UPDATE: As of February 2020, we have applied full-disk encryption to all Proton VPN servers.
Attacks from nation states may not be part of your threat model, but they are part of ours. We’re happy to announce an important security upgrade that will help mitigate certain resource-intensive attacks that can come from unfriendly governments in the countries where we have exit servers, such as Russia. With full disk encryption, Proton VPN will be safer from sophisticated man-in-the-middle attacks.
Why disk encryption is important
When you connect to Proton VPN, you are establishing an encrypted tunnel between your device and one of our servers around the world. While this prevents surveillance on your local network and at the level of your Internet service provider, it theoretically gives Proton VPN the ability to see your activity. (Hence why it’s crucial to use a trustworthy VPN.) Proton VPN does not keep logs of your activity, so there is virtually no information about our users saved on our servers that could be divulged to governments in the countries where we operate.
Nonetheless, our servers are still an attractive target. One way for an attacker to compromise a VPN would be to seize the VPN server, steal the server certificate, and redirect users’ traffic to servers they control. A server certificate is the cryptographic version of an ID badge. It tells your device that the server is trustworthy and it’s safe to establish an encrypted connection. With a stolen server certificate, the attackers could trick your device into sending them your data.
This is not an easy attack to pull off, but a government could do it. As we expand our VPN service to even more countries, including high-risk countries, we are taking precautions to ensure Proton VPN users can continue to browse safely. This includes disk encryption, which secures all the configurations and software contained in each exit server (including server certificates). That way, even if a server is compromised, the attackers will not be able to access it.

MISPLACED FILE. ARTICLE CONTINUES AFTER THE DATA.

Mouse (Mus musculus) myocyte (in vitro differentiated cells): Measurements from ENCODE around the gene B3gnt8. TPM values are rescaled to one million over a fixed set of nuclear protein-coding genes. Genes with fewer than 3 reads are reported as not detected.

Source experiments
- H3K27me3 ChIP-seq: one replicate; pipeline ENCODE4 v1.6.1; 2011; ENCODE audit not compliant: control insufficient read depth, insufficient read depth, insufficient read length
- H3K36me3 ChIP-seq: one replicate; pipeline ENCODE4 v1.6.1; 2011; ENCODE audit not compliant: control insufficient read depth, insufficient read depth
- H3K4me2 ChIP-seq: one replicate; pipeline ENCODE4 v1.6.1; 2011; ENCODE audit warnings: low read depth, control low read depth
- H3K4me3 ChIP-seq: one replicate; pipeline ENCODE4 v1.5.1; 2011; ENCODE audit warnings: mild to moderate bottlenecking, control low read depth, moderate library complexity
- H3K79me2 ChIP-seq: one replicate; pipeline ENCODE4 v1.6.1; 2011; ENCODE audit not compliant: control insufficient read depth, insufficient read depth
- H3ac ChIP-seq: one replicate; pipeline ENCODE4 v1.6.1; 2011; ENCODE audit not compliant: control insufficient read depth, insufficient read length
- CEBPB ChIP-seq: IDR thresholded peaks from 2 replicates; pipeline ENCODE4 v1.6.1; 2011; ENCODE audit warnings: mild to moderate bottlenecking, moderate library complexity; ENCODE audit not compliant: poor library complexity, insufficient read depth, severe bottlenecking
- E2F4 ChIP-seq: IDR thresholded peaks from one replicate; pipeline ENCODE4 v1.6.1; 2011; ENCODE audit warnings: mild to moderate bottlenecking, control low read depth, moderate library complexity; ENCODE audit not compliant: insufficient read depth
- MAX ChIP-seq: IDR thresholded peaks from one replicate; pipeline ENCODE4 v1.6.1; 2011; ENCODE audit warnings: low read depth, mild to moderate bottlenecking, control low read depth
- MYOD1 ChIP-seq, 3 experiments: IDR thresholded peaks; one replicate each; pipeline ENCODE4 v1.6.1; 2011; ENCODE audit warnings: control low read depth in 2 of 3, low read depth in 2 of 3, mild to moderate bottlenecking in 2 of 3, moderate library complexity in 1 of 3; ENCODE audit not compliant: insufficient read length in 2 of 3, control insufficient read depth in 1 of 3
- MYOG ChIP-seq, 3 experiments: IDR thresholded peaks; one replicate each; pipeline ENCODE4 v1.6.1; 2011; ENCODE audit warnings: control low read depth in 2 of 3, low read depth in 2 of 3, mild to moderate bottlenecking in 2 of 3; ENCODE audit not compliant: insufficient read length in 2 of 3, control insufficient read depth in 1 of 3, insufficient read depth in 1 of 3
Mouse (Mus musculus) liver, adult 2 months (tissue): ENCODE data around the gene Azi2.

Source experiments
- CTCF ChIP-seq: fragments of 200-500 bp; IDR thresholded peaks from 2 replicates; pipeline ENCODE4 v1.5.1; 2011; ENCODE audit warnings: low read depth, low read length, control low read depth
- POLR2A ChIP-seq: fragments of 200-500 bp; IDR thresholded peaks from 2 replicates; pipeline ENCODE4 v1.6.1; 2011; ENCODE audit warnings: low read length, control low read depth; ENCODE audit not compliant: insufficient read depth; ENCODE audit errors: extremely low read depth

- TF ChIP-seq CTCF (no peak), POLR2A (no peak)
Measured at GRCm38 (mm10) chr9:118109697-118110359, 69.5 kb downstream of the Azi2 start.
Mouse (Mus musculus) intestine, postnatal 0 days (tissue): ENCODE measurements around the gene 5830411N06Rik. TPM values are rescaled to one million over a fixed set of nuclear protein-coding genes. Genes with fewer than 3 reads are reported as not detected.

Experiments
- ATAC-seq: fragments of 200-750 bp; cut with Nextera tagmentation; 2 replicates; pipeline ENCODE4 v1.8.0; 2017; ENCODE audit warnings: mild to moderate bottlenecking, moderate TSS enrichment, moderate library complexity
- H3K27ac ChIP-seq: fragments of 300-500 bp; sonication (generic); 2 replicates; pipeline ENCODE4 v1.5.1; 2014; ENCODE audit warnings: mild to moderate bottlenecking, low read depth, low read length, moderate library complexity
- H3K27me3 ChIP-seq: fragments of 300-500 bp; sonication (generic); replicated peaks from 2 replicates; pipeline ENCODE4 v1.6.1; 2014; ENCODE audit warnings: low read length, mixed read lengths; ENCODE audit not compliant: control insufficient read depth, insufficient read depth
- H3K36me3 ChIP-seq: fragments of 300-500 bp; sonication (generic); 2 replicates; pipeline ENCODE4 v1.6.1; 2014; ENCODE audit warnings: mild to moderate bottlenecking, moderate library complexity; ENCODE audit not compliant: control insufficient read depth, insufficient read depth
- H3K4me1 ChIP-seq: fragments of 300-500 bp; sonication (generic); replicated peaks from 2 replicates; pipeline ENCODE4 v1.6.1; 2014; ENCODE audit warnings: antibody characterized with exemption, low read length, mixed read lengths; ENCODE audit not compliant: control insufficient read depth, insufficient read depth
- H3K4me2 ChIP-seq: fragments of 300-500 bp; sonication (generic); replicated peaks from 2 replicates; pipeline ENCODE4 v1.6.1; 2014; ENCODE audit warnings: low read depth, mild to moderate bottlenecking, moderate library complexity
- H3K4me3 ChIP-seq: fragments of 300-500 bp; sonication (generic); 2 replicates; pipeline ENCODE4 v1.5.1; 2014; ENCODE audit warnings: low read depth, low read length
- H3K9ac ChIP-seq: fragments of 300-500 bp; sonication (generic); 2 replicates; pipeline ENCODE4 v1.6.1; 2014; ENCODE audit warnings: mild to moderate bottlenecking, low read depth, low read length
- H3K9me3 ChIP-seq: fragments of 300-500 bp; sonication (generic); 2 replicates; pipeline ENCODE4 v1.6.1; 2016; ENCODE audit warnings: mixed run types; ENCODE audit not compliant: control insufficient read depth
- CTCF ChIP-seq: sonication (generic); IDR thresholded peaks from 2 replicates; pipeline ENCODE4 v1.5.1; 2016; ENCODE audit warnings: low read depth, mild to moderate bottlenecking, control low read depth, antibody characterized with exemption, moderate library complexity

What this means for you
Disk encryption won’t change anything about your Proton VPN experience. All users will benefit from this security upgrade without any action required.
During the transition to disk encryption, there will be some temporary outages as we reboot each exit server in turn. The majority of users won’t notice any down time. If you do, simply switch to a different VPN server. You can also enable kill switch (if supported on your device) so that even if your VPN connection drops, your device is blocked from sending unencrypted traffic over the network. Full disk encryption is already active on Proton VPN’s Russia servers, and we will be rolling out this upgrade across our entire fleet of servers.
If you have any questions about disk encryption in Proton VPN, feel free to join the conversation on Reddit or Twitter.
The Proton VPN Team
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Who had the encryption keys or passwords to boot the servers and in which country are they kept?
This information is stored securely in Switzerland.
Hi! Until june 2020, which servers have full disk encription? For example, Argentina´s servers and Brasil´s servers have full disk encription? Thanks!!
All our servers have full disk encryption. Thanks
Any update available ?
Can’t government still get your public IP from ISP and run their own server making users connect to it wether or not the configuration matches? How can unmatched configuration keep users from connecting to it?
great idea. but what about RAM? government can read RAM and see certificates, private keys, etc. your servers are in datacenter that can be monitored by government.
Interested in why ProtonVPN references Russia in an obvious reference to alleged hacking in the west, but not equally serious ‘hacking’ more politely referred to as ‘surveillance’ by the west?
Given extensive spying in the west, are the UK, US, AU, CA, and NZ too on the list of privacy unfriendly countries?
Very good for protected our privacy. Thank you.
1. Are you talking about physical access to the server?
2. In order to redirect you to a different server wouldn’t the attacker would also need to take control over the DNS server you are using?
3. When you are talking about disk encryption do you mean the one which is included in Linux servers or external tool?
Hello! The attack scenario would be, there is a “network problem” in Russia. After the “problem”, the server comes back online, but its actually a different server, run by the government, which users unwittingly connect to because it has the same IP and everything. Obviously, we would detect the attack and remove the servers from our DNS and API, but it can still impact some users who connect via OpenVPN or to the server IP directly or have DNS cached.
Very nice. I may have to reconsider the VPN service I’m using.
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